WATCH ABOVE: The future of a farm in northeast Edmonton is up in the air thanks to a proposed runway. Jessica Kent has more on what local farmers are doing to protect their land.
EDMONTON — The fate of a farm in northeast Edmonton is up in the air thanks to a proposed roadway. The Horse Hill development is projected to house 70,000 people by the time it is complete.
Come Jan. 26, a public hearing with city council will talk about the next step for what could be Edmonton’s newest residential area.
Located in northeast Edmonton, the proposal doesn’t have everyone jumping on board.
Kelly Mills and Doug Visser are worried about the future of the farm. The project shows a major road going right through Riverbend Gardens, agricultural land owned by Visser and used by Mills.
“If it’s approved in its present trajectory, it’s going to wipe out this farm,” said Mills.
Bordered by the North Saskatchewan River, Visser’s agricultural land is a bustling vegetable garden in the summer, growing produce for the local food scene and providing food for three local shelters.
“We have the opportunity to provide a lot of food if we have land,” said Visser. “This is a common land, it’s not just ours it’s for all of us.”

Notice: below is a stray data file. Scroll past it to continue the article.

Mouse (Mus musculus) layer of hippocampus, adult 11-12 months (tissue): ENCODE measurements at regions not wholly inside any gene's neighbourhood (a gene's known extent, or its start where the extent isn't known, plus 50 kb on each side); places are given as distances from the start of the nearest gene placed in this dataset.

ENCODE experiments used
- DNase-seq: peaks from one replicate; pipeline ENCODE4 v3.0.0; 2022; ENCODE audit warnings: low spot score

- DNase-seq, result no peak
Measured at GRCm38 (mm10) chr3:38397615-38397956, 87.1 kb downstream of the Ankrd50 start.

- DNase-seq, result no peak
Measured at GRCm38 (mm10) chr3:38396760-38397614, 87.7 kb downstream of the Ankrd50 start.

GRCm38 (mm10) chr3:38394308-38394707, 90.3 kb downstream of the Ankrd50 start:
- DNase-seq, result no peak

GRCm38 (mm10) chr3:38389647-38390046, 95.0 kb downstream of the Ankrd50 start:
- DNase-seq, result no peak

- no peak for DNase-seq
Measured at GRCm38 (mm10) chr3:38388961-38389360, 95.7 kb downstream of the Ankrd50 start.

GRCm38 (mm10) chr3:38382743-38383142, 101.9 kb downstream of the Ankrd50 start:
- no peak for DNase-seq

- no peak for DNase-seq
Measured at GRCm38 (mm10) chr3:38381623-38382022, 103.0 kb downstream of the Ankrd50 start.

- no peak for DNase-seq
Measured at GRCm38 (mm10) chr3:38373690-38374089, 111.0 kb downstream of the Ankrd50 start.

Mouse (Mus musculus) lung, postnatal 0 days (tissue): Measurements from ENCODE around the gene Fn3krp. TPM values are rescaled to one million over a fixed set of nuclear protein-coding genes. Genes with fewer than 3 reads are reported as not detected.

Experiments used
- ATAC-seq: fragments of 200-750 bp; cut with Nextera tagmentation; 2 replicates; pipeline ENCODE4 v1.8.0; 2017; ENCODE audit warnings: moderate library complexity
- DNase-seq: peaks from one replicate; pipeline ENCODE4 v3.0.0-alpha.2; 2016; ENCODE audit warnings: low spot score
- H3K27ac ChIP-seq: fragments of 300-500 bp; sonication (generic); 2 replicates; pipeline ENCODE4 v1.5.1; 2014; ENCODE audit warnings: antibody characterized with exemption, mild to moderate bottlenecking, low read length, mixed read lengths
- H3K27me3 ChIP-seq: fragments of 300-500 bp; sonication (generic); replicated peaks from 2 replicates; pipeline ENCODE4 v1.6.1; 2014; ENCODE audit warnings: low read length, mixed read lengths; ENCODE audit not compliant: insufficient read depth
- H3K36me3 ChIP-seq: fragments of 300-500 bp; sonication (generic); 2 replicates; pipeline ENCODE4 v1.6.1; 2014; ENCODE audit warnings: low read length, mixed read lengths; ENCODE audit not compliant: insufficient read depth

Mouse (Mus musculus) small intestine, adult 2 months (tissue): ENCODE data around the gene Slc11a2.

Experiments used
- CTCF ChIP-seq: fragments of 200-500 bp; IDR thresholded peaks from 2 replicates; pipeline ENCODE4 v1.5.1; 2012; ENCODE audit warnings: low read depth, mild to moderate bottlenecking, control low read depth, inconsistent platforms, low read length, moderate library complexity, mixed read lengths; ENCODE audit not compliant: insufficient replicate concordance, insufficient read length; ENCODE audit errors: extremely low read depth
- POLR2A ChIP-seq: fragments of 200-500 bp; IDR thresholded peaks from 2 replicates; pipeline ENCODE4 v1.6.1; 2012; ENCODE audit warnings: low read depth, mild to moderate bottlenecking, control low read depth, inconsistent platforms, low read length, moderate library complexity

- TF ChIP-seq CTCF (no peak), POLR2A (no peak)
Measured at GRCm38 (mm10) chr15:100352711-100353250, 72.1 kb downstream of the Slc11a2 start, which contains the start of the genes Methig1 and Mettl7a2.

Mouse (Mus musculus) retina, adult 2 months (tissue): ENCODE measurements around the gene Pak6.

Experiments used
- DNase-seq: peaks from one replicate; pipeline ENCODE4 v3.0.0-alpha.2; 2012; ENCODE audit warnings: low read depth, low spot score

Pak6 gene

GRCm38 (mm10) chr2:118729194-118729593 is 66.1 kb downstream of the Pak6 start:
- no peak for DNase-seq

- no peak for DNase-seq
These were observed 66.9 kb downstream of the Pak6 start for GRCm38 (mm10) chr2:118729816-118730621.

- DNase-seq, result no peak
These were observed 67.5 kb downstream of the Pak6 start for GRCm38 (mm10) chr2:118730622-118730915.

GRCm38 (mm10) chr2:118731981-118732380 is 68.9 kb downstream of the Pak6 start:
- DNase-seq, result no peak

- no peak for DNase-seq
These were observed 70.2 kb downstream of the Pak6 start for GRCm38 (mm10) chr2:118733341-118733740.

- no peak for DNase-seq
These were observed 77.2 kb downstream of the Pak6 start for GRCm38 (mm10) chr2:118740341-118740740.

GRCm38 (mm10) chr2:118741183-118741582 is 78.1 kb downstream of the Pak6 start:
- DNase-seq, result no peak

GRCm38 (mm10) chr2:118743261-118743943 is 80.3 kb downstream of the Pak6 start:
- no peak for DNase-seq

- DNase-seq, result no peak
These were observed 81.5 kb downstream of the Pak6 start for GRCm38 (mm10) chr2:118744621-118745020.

The road would split the farm in half, jeopardizing his livelihood and the city’s food security, according to Visser.
“When you put a road through the land is gone essentially, because they strip all the top soil,” she added.
The exact location of the road and timelines of the project aren’t certain. Visser, Mills and other area residents are opposing the proposal of the road’s location before it’s too late.
Residents are registered to speak at a public hearing on Monday.
“We’re going to talk to city council about moving the capital region board highway that is conceptually planned to devastate this farm, run right through it,” said Mills.
Laurie Moulton, senior planner for the northeast unit at the City of Edmonton, explained there will need to be a road put in place at some point in time.
Visser’s parents bought the land in 1956 and it remains within city limits. He’s lived there most of his life and said they put a restrictive covenant on their land 30 years ago.
Mills fears that may not be enough to stop the road.
“If it’s deemed for the common good, this road, then the government can just expropriate it.”
An independent study will be done to determine the road’s location and the fate of the local farm.
“Everybody eats, everybody needs nature, everybody loves to go for a walk through the forest and get out of the city, it’s healing,” added Mills.
The first phase of the Horse Hill development project is expected to be complete in 21 years.